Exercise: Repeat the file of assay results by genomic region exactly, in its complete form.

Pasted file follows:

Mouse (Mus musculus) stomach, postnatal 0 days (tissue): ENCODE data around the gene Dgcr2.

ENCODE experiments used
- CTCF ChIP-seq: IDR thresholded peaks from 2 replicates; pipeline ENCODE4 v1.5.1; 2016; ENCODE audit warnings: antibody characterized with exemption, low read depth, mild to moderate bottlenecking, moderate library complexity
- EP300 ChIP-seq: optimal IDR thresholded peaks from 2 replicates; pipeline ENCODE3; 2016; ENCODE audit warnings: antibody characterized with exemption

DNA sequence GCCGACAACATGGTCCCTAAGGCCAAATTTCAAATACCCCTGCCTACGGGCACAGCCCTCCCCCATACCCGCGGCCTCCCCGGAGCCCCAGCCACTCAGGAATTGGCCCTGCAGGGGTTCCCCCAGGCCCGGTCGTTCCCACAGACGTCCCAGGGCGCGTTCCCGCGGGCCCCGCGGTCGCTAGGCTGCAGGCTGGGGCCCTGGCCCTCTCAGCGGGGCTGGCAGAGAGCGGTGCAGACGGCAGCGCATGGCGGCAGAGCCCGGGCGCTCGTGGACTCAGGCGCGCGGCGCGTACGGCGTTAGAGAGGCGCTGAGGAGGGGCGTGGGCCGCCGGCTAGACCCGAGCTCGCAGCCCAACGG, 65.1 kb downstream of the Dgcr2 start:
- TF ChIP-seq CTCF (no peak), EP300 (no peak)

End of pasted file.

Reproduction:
Mouse (Mus musculus) stomach, postnatal 0 days (tissue): ENCODE data around the gene Dgcr2.

ENCODE experiments used
- CTCF ChIP-seq: IDR thresholded peaks from 2 replicates; pipeline ENCODE4 v1.5.1; 2016; ENCODE audit warnings: antibody characterized with exemption, low read depth, mild to moderate bottlenecking, moderate library complexity
- EP300 ChIP-seq: optimal IDR thresholded peaks from 2 replicates; pipeline ENCODE3; 2016; ENCODE audit warnings: antibody characterized with exemption

DNA sequence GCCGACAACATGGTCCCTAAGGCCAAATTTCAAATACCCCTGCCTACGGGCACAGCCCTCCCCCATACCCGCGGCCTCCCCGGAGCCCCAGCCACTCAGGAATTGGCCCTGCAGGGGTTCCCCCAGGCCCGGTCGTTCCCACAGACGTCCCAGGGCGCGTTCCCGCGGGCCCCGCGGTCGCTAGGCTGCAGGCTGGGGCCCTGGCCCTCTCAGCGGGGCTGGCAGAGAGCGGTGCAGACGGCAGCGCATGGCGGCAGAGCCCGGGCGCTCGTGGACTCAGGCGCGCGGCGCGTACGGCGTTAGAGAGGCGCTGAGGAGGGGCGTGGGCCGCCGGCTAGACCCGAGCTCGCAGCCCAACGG, 65.1 kb downstream of the Dgcr2 start:
- TF ChIP-seq CTCF (no peak), EP300 (no peak)